What was your first studio like? How and for what reasons has your set-up evolved over the years and what are currently some of the most important pieces of gear for you?

The first recording device I used, was a mini-disc player with an external microphone. With that I recorded lots of band rehearsals and then also did some very basic editing. Obviously my equipment has changed, but since I live in London and travel a lot, I still try to keep things small. In my flat I have a tiny RME interface and a couple of nice mics. I've recorded many tracks in my flat but if I need a proper recording studio, I usually go elsewhere. The most important pieces are still real instruments though, in my case lots of percussion and handpans.

How do you make use of technology? In terms of the feedback mechanism between technology and creativity, what do humans excel at, what do machines excel at?

I go through different phases with technology. With my new release 'Parasol Peak' I made a decision to record in the mountains and not use any technology at all (except battery powered film and audio recording equipment). But on my previous album 'Metromonk' I focussed on electronic manipulation of the handpan. I mainly worked and programmed inside Ableton Live, so that I didn't need too much gear in addition to my acoustic instruments. So I basically built Ableton sessions that create quirky sounds, but ultimately still played my handpans live to give the electronics a human feel. I'm a fan of 'performing' music by which I mean that I physically play instruments when I'm on stage. If the music was purely computer-made, it wouldn't have my soul in it.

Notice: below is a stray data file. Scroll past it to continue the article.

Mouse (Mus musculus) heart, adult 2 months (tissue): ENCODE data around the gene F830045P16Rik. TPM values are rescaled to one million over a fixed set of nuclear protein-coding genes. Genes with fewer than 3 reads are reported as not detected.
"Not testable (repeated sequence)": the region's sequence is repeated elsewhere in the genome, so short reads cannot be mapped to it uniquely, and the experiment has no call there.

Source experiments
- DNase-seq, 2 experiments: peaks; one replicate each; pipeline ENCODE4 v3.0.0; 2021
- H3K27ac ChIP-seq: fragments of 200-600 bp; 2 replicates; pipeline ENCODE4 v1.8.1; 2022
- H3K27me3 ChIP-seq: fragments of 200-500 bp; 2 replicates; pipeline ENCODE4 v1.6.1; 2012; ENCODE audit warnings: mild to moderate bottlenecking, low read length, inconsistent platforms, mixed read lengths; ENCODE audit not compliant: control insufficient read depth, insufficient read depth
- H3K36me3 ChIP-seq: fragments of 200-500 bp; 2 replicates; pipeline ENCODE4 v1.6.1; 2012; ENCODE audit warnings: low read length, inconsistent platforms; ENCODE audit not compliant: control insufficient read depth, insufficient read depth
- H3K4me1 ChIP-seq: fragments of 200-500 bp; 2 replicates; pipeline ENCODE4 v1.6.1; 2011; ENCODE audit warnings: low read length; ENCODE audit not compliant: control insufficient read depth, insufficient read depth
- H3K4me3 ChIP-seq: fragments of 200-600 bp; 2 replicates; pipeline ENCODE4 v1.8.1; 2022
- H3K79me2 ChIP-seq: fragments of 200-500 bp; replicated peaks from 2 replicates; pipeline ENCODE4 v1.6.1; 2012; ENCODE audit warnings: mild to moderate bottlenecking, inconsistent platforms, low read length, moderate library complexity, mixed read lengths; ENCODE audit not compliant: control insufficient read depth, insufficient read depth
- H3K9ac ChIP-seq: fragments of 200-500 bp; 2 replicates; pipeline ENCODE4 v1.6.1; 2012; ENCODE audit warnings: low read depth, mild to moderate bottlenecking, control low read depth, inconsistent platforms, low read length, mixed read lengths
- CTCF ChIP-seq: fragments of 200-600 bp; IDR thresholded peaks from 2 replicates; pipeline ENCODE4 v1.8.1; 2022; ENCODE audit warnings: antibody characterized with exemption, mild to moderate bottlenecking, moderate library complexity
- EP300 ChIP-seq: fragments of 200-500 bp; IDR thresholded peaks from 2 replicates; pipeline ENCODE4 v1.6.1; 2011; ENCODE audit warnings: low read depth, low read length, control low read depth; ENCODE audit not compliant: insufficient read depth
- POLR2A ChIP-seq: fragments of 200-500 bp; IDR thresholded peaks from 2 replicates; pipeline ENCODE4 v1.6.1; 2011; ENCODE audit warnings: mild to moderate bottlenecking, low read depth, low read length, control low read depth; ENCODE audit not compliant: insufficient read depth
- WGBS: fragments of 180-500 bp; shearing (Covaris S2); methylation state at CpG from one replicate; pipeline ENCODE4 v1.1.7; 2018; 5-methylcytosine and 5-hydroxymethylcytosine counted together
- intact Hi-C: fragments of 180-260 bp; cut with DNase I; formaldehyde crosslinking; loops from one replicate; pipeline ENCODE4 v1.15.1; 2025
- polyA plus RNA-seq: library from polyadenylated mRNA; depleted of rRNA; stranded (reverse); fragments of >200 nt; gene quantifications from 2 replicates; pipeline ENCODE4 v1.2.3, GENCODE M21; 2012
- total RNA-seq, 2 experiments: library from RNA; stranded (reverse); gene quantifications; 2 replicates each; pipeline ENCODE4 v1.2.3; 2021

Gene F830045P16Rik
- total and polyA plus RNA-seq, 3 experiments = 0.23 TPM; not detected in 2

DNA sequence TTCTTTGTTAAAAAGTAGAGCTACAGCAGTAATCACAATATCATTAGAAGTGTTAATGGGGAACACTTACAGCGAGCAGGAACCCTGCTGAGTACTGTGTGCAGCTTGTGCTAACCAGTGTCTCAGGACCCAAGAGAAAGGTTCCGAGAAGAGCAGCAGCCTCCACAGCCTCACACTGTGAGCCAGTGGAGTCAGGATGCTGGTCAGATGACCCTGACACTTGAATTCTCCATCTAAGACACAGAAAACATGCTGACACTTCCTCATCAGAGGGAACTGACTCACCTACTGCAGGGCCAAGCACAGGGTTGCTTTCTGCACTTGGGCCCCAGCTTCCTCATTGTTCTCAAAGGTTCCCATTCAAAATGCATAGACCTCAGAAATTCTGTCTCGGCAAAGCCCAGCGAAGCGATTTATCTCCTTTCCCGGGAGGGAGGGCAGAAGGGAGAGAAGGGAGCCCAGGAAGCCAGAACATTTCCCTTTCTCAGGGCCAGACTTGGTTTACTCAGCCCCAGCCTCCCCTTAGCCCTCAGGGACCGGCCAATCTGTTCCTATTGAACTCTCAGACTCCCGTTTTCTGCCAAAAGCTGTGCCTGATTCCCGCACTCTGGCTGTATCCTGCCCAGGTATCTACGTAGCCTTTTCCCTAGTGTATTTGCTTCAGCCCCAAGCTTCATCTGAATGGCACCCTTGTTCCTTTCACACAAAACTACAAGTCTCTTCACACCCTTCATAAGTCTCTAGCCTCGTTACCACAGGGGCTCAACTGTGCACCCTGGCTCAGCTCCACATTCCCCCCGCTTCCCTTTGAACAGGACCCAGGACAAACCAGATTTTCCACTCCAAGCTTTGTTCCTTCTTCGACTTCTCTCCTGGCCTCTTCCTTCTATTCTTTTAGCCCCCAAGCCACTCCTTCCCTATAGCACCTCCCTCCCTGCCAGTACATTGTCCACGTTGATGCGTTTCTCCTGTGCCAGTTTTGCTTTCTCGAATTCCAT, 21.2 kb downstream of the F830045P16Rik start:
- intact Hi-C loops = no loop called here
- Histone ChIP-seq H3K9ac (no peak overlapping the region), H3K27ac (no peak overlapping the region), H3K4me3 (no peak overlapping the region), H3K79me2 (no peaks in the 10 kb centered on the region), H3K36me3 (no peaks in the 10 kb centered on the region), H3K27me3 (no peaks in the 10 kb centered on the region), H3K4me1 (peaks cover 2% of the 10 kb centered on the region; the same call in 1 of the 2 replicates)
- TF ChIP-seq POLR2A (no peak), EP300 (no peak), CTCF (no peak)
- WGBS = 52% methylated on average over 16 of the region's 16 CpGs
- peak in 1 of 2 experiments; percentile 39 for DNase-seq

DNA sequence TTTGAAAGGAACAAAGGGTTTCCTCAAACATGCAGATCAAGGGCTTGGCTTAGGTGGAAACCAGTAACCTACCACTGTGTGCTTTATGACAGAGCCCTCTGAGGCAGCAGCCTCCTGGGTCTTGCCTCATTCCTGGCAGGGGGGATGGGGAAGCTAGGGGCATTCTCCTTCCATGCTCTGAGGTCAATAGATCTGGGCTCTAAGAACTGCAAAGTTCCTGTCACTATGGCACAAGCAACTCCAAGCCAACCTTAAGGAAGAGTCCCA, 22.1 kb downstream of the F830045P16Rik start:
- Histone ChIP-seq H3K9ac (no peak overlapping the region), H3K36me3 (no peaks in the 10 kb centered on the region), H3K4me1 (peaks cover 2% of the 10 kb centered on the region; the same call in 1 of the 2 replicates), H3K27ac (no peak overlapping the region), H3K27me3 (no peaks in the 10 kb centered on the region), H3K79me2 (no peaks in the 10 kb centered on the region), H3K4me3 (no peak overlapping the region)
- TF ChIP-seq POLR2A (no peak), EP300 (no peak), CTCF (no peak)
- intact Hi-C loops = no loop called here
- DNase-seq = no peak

Production tools, from instruments to complex software environments, contribute to the compositional process. How does this manifest itself in your work? Can you describe the co-authorship between yourself and your tools?

I come from an acoustic instruments background, so in most cases I start a compositional process by playing an instrument. The computer helps me to record and manipulate the source sound. But sometimes, often through accidents, I discover something through the software and get inspired by the computer.

Collaborations can take on many forms. What role do they play in your approach and what are your preferred ways of engaging with other creatives through, for example, file sharing, jamming or just talking about ideas?

In my early days of making music, I used to jam with other musicians way more than I do now. It's a shame because it's very inspiring and a fun way of practising an instrument. The reality these days is a lot of file sharing through the internet. I have some musical partners where that works really well, it's got its own chemistry. But in many cases I wish I could play or record together in the same room and bounce ideas off each other. But overall, I've been lucky to collaborate with some amazing artists, and learned so much from them for which I'm very grateful.